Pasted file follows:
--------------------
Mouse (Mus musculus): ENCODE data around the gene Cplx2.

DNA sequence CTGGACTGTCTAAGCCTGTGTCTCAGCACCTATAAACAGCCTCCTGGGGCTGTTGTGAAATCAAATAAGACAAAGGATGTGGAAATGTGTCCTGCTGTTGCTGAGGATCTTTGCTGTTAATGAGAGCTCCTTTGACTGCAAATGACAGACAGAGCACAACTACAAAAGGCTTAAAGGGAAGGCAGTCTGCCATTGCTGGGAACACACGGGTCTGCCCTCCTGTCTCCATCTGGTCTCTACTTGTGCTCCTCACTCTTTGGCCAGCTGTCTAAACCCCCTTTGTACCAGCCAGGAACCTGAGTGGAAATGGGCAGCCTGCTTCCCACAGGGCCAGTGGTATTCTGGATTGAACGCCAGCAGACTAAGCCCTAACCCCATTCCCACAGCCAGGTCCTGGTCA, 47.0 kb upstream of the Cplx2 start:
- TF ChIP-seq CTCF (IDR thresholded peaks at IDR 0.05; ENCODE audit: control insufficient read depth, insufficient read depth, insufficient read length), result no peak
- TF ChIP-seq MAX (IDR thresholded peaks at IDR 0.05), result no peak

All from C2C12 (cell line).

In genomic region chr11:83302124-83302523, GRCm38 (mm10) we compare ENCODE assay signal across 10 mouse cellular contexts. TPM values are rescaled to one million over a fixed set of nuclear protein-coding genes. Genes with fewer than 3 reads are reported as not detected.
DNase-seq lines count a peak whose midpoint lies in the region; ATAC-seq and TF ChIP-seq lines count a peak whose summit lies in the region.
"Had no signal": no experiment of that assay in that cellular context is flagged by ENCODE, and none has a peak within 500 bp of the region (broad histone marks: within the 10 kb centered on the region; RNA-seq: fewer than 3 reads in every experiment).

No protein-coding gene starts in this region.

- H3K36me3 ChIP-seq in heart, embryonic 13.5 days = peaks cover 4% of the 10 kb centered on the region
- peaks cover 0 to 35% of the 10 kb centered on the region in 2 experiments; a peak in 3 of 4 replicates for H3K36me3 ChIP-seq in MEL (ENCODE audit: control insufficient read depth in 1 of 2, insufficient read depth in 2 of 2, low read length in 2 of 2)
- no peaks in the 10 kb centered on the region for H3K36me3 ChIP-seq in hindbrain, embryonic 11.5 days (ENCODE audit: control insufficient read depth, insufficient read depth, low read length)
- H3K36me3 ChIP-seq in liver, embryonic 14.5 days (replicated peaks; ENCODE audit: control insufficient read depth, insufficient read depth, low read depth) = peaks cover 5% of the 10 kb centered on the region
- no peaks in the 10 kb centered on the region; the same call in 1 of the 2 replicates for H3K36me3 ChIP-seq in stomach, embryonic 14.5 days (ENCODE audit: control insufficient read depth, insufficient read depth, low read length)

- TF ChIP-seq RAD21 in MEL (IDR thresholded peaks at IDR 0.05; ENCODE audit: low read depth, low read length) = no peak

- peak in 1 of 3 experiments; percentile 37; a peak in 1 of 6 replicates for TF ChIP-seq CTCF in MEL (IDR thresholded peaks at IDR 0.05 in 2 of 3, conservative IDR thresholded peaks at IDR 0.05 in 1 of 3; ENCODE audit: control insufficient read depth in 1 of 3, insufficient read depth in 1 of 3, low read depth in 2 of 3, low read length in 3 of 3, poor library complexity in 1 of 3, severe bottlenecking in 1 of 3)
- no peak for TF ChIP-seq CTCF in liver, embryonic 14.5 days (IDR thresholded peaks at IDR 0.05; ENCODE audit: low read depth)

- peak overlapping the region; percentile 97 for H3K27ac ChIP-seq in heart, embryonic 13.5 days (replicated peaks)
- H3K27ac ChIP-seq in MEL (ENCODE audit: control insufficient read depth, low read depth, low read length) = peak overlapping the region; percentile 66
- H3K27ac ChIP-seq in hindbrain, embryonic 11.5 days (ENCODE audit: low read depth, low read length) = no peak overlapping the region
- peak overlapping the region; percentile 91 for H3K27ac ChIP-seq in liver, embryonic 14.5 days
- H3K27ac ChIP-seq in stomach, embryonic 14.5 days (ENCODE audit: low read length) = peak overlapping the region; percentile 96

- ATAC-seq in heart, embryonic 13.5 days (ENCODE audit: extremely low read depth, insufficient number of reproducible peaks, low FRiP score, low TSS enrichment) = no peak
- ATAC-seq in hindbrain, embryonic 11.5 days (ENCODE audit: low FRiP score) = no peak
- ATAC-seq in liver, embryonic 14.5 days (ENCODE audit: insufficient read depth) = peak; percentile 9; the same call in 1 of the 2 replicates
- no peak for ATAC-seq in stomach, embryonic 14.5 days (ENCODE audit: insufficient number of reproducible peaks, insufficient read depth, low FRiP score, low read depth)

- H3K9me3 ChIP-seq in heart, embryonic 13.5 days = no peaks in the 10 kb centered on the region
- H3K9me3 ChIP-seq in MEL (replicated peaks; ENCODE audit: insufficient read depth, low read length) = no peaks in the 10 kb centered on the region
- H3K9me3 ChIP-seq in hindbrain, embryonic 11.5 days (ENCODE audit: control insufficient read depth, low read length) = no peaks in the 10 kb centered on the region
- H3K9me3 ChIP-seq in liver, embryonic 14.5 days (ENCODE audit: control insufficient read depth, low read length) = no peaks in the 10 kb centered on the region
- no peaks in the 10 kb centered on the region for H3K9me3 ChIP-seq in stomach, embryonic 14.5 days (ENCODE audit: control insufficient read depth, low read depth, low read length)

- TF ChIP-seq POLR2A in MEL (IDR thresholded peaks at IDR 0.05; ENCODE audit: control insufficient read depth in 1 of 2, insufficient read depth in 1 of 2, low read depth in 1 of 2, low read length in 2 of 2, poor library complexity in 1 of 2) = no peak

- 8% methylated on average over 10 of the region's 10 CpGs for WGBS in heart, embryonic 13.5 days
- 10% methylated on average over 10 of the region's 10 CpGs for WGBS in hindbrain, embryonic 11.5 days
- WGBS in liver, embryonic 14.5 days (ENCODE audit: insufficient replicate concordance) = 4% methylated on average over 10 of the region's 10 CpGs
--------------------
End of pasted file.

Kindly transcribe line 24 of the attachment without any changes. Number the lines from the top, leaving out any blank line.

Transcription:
- ATAC-seq in hindbrain, embryonic 11.5 days (ENCODE audit: low FRiP score) = no peak